Significant and sustained phase 2 results for maralixibat in Alagille syndrome
By Eleanor McDermid, medwireNews Reporter
The bile acid transport inhibitor maralixibat, given at a higher dose than previously tested, may significantly improve cholestasis in children with Alagille syndrome, shows the phase 2 ICONIC trial.
As reported in The Lancet, Emmanuel Gonzales (Université Paris-Saclay, France) and colleagues tested a maralixibat dose starting at 380 μg/kg daily. Previous studies using doses of up to 266 μg/kg recorded positive trends but no statistically significant improvements, they say.
The 31 children in the trial were an average age of 5.4 years, 61% were boys, all had confirmed mutations in JAG1, and the vast majority were taking ursodeoxycholic acid, rifampicin or both.
During the first 18 weeks of the study, all participants were given open-label maralixibat treatment at a dose of 380 μg/kg once daily and achieved a significant reduction in serum bile acid (sBA), with an average reduction of 88 μmol/L from a baseline of 283 μmol/L.
Pruritus was measured on the Itch Reported Outcome scale. The average baseline observer-assessed score was 2.9, on a scale of 0–4, and this decreased by a significant average of 1.7 points.
Two children withdrew during the initial phase, because of serious adverse events not linked to the study medication (post-traumatic epidural and subdural haematomas and staphylococcal hand infection). The remaining participants proceeded to the 4-week randomised, placebo-controlled withdrawal phase, designed to account for previously observed placebo effects on pruritus.
Although 29 children entered this phase, the trial’s primary endpoint was assessed only in the 15 who had achieved at least a 50% sBA reduction during the initial open-label phase. Among these children, the five who continued taking maralixibat during the randomised phase maintained their initial reductions, whereas sBA increased again in the 15 assigned to placebo, resulting in a significant 117 μmol/L difference between the two groups.
In the overall population, pruritus scores rebounded to baseline levels among the 16 children taking placebo, but remained low in the 13 who continued on maralixibat.
Twenty-three patients then entered a long-term extension phase, in which maralixibat doses were increased up to a maximum of 380 μg/kg twice daily. A total of 16 patients continued to 104 weeks and 15 to 204 weeks, during which the improvements in sBA and pruritus were sustained. Over the full study period, the patients also achieved and maintained significant improvements in cholesterol levels, fatigue and quality of life.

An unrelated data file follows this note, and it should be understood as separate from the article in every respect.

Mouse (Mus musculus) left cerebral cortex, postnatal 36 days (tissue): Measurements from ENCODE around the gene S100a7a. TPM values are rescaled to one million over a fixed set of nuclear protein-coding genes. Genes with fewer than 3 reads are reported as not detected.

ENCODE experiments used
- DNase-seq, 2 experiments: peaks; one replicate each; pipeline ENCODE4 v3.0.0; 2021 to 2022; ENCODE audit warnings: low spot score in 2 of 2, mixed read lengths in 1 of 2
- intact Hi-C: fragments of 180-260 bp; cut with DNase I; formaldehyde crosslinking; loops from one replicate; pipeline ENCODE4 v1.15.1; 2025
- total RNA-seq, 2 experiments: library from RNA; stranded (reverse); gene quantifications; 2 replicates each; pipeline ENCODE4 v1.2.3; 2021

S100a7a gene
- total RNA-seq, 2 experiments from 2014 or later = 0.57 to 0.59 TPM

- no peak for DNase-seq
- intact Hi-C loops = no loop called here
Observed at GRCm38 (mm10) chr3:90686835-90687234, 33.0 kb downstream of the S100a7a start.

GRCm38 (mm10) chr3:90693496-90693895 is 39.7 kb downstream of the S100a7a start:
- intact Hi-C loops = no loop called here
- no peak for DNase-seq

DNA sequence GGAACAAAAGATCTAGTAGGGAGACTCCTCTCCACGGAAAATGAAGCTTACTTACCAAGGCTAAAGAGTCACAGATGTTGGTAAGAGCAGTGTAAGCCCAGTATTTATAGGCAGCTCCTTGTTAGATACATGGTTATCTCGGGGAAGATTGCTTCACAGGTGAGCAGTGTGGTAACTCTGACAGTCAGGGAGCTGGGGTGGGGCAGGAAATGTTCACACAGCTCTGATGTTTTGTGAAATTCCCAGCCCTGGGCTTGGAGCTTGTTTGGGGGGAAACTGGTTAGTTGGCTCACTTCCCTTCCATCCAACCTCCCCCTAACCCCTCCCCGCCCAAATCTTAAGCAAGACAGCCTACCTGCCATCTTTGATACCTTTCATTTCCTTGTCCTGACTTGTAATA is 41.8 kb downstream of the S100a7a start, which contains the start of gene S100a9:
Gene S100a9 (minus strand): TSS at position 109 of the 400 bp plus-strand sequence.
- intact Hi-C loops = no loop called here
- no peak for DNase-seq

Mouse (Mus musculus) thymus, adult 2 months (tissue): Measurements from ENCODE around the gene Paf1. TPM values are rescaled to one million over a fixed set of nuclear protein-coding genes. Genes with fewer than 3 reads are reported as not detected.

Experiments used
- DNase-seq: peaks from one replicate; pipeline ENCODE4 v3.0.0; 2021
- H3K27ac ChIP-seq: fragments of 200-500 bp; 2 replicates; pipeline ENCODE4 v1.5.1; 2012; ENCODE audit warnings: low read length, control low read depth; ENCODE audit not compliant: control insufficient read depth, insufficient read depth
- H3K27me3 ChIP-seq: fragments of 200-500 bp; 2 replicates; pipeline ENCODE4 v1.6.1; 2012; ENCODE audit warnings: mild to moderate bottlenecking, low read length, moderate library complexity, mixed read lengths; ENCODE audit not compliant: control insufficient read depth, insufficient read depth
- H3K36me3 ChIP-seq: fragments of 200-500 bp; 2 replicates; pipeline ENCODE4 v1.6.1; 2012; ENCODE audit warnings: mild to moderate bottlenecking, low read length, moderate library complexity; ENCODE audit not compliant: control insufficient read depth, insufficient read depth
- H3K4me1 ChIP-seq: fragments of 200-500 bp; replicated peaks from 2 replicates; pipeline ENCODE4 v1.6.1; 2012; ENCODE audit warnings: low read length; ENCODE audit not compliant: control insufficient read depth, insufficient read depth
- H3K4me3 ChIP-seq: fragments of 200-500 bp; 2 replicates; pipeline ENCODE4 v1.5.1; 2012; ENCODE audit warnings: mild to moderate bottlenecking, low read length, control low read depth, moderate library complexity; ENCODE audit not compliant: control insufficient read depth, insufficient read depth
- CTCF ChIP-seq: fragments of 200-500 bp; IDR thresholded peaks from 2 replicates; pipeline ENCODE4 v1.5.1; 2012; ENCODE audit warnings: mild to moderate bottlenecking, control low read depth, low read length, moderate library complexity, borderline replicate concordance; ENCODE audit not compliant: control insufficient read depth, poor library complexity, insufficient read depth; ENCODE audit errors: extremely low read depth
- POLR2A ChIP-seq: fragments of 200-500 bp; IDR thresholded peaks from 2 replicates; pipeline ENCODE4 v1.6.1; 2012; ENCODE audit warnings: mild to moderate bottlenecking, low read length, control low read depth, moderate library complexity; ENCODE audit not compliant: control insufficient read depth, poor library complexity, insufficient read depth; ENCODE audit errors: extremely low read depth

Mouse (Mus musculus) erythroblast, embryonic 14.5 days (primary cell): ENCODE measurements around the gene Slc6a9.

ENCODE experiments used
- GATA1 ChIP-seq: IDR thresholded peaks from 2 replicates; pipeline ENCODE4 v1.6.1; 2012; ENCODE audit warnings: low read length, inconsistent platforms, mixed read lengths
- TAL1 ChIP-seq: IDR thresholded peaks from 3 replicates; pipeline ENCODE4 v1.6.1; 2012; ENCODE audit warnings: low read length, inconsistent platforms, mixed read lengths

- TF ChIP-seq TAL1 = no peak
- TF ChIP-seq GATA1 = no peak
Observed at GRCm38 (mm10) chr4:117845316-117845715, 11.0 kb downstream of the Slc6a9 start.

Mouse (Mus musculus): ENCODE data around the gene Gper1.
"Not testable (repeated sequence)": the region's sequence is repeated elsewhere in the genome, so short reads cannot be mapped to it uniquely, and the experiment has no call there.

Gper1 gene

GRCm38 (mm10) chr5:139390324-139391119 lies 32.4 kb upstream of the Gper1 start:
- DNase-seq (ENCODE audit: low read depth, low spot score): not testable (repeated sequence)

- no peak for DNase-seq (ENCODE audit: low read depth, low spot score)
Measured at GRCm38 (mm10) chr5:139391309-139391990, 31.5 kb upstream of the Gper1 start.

In line with the reduction in cholesterol, the researchers also noted significant improvements in xanthomas among the 14 children who had them at baseline, “reducing the burden of a disfiguring, sometimes painful, and occasionally disabling hallmark of Alagille syndrome.”
And they note that the treatment may bring benefits beyond the improvement in pruritus, xanthomas and life quality, “because these symptoms are key drivers of liver transplantation, suggesting maralixibat might have the potential to delay or avoid liver transplantation in some patients or improve quality of life in individuals who cannot undergo transplantation because of severe cardiac or vascular malformations.”
Half to three-quarters of Alagille syndrome patients reportedly resort to liver transplantation by the age of 18 years, the team notes.
The majority of adverse events believed to be related to the study medication occurred during the initial open-label period; most were gastrointestinal, lasted less than a week without the need for intervention and did not result in discontinuation.
During the long-term follow-up, one child had a dose reduction because of elevated alanine aminotransferase, and one because of intermittent diarrhoea.
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Lancet 2021; 398: 1581–1592